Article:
FNQ J24 Championships 2011

The FNQ J24 Championships were conducted by the Cairns Yacht Club over 3 days, 22-24 July 2011, on short inside harbour courses.

Morning races were light 5-10kt conditions with afternoon races sailed in 10-15kt breeze. A total of 8 boats competed; 6 owned by NQ Sailing, 1 from Port Douglas Yacht Club and 1 privately owned. Kaizen 2 won the finals carrying a 2min. in 100min handicap as a dry sailed boat, over the rest of the fleet in clean wet sailed condition.

                                                                                                       

Milev dominates J24 Canada

The 23 boat strong fleet of Canadian J/24 sailors were treated incredibly well by their host for the Canadian J/24 Nationals, Port Credit YC.   PCYC has to be one of the most gracious, fun-loving clubs on Lake Ontario, renowned for their “can do” attitude, excellent RC/PRO management of races and a club membership totally focused on having fun sailing.  Note, this is the same crew that host the largest offshore race of the summer Lake Ontario season- the Lake Ontario 300 that starts this coming weekend.  

The 23 teams woke up Friday morning to light air, blistering sun and warm temperatures. Nevertheless, the PRO managed to complete one race and then by 2:00 pm the wind shut off completely.  The RC hoisted AP over H and the fleet went back to shore for shade, a dip in PCYC’s pool and re-hydration at the bar. By 4:00 pm a line of wind was spotted coming over the lake from the south west, so the fleet headed out and were able to squeak one more race out of the day. That’s awesome RC work, if you go to sail a Nationals, then be ready to go anytime!  At the completion of Day one, it looked like Rossi Milev sailing CLEAR AIR/ ORANGE BLOSSOM was a leader to be reckoned with, scoring a 2-1 to lead over Peter Wickwire’s team on SUNNYVALE with a 1-3.  Just off the pace was Tom Barbeau’s NAVTECH.CA with a 4-2.

On Saturday, the forecast called for very light air and the fleet wasn’t too optimistic, however, the wind filled in and by 11:00 there was a solid 9 knots of breeze coming from the east.  The Race committee started the race right on time to make the best of the wind while it lasted. On the next 2 races, a persistent veer in the wind caused the race committee to put up  ‘charlie’ plus green flags at the top end to indicate the leeward gates where shifted course-side-left. By the third race the wind had dropped substantially, but the waves & slop did not.  The Race committee shortened the course and brought the windward mark to 0.9 nm.  It was a hard slog up and down the course, and by the time the last boat had finished the fleet was exhausted.  Still leading after this long day on the water was Rossi Milev with a 1-2-2 followed by Peter Wickwire’s SUNNYVALE  with a 3-1-11 and Scott Weakley’s REX team working on the comeback trail with a 13-3-1.  By 4:30 Saturday, the fleet was back on dock folding sails and finding shade. The wind had completely died so calling it quits when we did was the right call. The fleet was definitely dehydrated and looking forward to the party Saturday night where PCYC put on a great BBQ spread with salads and deserts, and plenty of beer taps flowing.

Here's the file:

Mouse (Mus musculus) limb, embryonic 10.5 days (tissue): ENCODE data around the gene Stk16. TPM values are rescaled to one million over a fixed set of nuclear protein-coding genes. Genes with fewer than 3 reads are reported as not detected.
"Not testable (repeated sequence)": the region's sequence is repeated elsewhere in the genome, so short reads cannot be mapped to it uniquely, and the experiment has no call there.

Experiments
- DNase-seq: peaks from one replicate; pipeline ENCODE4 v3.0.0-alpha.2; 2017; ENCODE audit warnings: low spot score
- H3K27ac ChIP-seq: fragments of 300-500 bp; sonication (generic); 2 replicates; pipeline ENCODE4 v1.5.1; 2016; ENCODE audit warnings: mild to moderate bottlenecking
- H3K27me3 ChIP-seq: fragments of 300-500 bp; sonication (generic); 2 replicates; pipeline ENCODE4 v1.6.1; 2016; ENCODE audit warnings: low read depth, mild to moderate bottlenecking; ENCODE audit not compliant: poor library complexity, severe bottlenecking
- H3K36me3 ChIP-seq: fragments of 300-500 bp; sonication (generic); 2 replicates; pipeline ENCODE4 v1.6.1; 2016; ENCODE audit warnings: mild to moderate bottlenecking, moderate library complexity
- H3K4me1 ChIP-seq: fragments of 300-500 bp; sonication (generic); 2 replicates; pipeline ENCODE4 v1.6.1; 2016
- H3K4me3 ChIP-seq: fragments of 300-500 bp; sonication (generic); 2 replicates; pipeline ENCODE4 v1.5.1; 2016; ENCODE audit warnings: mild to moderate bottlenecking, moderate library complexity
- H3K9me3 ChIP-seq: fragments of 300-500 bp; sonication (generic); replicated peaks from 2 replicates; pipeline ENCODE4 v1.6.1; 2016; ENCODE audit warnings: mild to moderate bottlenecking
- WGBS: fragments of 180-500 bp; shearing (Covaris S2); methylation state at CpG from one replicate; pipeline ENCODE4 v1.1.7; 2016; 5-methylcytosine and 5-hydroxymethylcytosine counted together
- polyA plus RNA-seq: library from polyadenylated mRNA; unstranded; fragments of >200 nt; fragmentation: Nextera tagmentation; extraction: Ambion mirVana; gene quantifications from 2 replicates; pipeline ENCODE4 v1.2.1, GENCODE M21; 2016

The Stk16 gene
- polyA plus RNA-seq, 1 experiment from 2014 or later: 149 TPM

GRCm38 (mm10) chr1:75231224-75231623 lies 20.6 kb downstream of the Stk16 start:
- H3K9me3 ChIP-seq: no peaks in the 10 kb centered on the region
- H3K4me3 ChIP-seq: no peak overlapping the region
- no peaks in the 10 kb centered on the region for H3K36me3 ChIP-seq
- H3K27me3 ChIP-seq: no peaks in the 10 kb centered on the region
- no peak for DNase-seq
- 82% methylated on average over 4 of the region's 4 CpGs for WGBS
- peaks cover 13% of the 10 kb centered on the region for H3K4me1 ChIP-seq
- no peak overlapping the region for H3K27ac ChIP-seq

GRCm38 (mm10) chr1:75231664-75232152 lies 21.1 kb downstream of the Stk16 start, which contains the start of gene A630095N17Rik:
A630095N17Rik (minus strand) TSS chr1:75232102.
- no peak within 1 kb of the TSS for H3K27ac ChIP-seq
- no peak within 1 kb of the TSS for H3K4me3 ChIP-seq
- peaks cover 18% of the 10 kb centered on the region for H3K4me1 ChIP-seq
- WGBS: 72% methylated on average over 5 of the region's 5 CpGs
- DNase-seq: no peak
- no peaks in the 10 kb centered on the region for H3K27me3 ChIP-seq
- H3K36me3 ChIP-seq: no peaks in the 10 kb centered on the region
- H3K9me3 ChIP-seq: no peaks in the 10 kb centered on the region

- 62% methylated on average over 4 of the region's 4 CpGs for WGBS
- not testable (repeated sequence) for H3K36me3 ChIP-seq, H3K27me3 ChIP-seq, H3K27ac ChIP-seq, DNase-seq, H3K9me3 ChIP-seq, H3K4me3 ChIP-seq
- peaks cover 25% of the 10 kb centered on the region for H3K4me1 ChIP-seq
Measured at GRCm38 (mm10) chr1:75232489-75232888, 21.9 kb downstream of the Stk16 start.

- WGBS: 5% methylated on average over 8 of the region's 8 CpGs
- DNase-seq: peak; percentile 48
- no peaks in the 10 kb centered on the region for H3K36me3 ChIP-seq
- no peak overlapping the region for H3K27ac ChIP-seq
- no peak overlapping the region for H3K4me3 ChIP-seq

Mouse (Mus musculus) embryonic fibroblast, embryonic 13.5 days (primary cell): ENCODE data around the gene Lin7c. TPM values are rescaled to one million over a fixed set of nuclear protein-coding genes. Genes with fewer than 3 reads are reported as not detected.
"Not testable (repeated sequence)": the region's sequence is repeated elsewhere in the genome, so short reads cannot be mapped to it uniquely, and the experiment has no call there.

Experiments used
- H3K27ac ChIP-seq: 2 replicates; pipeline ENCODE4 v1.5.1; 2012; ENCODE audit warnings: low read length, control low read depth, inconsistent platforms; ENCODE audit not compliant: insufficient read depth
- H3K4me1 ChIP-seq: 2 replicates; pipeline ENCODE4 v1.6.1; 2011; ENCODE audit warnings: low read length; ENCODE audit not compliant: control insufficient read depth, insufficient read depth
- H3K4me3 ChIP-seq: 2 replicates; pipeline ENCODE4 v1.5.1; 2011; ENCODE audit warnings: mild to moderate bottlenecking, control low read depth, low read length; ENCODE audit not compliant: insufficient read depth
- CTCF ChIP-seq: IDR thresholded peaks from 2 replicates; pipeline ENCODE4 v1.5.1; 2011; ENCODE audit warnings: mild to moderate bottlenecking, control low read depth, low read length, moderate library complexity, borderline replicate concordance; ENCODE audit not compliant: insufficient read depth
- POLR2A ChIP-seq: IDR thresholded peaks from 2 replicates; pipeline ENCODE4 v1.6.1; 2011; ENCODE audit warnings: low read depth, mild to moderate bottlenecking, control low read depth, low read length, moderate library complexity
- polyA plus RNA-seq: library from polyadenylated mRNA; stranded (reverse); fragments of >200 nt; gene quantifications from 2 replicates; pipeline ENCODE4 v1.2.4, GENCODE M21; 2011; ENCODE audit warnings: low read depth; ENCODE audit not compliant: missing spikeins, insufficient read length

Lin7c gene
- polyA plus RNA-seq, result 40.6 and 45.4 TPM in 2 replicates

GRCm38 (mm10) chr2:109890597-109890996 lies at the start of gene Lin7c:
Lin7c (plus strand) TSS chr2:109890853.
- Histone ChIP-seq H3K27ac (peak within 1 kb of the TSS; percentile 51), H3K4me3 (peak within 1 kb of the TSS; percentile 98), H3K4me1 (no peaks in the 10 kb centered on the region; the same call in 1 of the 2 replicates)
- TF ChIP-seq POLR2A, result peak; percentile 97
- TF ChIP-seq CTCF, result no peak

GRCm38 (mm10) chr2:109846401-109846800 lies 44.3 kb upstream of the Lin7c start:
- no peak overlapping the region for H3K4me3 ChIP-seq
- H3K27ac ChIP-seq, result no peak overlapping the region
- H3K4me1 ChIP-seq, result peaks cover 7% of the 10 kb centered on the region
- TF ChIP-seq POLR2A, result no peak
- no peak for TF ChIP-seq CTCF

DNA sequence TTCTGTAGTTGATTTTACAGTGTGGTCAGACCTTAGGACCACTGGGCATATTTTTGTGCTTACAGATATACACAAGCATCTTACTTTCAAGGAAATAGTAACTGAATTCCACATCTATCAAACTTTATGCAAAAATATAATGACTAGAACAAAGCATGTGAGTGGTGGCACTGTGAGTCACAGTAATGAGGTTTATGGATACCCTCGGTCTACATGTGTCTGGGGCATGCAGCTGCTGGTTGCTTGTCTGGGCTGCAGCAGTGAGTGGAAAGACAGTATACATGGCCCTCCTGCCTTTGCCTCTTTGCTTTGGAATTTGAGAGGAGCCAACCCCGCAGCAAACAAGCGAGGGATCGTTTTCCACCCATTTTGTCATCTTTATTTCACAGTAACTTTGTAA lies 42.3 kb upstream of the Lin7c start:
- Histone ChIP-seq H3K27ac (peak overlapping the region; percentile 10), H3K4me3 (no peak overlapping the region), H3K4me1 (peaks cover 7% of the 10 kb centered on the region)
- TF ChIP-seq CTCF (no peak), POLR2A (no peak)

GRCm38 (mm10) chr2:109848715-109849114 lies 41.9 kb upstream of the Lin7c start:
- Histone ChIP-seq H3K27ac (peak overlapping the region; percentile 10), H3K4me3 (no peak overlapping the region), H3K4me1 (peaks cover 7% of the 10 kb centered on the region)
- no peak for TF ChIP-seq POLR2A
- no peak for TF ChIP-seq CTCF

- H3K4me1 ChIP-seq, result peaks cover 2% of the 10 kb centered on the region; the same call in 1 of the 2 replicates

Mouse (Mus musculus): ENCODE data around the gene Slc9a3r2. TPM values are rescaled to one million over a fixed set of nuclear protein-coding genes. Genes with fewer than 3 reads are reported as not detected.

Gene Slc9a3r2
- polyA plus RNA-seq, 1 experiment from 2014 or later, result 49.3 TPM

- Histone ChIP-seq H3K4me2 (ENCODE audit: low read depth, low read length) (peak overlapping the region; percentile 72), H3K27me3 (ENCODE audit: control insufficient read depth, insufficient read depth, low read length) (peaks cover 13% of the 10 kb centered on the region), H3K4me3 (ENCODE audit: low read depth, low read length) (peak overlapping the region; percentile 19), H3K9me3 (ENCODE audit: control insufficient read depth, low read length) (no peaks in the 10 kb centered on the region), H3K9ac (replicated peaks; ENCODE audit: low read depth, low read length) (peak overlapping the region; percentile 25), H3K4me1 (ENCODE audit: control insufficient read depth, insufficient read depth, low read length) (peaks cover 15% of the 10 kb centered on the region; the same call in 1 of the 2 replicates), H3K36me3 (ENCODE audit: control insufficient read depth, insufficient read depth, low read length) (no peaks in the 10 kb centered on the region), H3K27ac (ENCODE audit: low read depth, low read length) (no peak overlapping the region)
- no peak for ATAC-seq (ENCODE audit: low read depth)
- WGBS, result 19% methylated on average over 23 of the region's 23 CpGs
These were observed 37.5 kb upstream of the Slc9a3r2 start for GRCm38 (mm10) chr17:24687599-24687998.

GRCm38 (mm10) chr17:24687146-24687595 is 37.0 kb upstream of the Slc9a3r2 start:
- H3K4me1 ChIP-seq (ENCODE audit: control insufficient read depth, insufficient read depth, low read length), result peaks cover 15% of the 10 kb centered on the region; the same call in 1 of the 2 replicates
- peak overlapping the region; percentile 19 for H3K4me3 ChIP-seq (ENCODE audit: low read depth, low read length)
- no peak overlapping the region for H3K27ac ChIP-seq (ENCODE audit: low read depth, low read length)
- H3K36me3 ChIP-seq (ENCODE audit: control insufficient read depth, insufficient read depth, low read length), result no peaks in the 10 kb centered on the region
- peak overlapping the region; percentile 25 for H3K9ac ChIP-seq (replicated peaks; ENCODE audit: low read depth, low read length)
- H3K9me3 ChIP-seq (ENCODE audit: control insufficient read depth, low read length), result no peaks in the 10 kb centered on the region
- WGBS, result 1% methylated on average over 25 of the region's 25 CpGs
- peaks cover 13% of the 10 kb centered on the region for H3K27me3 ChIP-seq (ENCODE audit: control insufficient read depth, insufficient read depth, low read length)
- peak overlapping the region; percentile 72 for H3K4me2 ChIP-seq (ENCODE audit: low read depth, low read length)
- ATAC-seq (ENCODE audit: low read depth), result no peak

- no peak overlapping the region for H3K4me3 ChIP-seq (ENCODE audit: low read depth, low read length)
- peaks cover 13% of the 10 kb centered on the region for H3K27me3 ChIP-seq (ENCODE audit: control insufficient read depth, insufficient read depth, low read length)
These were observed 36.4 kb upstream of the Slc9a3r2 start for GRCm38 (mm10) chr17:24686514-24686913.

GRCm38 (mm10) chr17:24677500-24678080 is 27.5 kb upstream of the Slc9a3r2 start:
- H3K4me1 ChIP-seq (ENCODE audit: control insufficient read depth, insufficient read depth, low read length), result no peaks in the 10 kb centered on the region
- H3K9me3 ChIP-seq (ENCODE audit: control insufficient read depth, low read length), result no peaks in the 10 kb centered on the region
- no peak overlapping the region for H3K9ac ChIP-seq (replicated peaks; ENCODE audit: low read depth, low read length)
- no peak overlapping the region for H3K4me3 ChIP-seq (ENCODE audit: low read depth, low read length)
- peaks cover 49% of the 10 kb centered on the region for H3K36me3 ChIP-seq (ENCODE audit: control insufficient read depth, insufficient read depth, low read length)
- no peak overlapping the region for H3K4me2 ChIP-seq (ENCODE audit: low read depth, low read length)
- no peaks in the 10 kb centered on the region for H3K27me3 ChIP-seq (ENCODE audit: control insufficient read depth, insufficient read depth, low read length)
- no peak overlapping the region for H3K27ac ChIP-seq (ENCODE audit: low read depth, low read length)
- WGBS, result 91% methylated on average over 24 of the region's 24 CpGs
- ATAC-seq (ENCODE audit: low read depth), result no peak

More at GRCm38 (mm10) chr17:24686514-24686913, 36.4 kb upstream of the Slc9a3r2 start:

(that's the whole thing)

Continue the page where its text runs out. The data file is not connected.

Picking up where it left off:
Sunday morning dawned with a good breeze and the fleet took off to get in two races before the time expiration for the start of the last race.  After scoring a 5-5 and holding his principal competitor back, Rossi Milev’s team on CLEAR AIR/ ORANGE BLOSSOM from the local J/24 fleet at Port Credit YC were declared 2011 J/24 Canadian National Champions, winning with just 13 points after a toss race.  Second was Peter Wickwire’s SUNNYVALE crew from Royal Canadian YC with 21 points.  Third was another local boat, Scott Weakley’s REX team from PCYC with 28 points, winning a tie-breaker over Tom Barbeau’s NAVTECH.CA team from Yacht Club Quebec also with 28 points for fourth place.  Fifth was the first woman team skipper, Katie Colman-Nicoll sailing QUICK NICK for the host PCYC.  All in all, a good showing for the local PCYC boats taking three of the top five. [Excerpt from Jboats newsletter]

Turner smokes J24 Nationals in Weymouth UK

The Weymouth Olympic Sailing Center hosted their annual Weymouth Regatta that included the J/24 UK National Championship.  The organizers were blessed with beautiful weather, gorgeous breezes both days of racing for all.  The J/24s showed up en-masse ready to do battle to determine the 2011 UK champion– several veterans showed up that included past J/24 UK Champions, like Stuart Jardine from Royal Lymington YC.